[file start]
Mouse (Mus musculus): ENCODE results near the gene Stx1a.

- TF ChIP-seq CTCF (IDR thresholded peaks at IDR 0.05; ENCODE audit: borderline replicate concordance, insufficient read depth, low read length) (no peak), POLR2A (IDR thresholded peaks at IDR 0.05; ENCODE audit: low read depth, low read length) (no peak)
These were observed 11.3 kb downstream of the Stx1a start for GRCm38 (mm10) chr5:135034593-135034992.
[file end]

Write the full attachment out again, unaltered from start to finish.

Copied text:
Mouse (Mus musculus): ENCODE results near the gene Stx1a.

- TF ChIP-seq CTCF (IDR thresholded peaks at IDR 0.05; ENCODE audit: borderline replicate concordance, insufficient read depth, low read length) (no peak), POLR2A (IDR thresholded peaks at IDR 0.05; ENCODE audit: low read depth, low read length) (no peak)
These were observed 11.3 kb downstream of the Stx1a start for GRCm38 (mm10) chr5:135034593-135034992.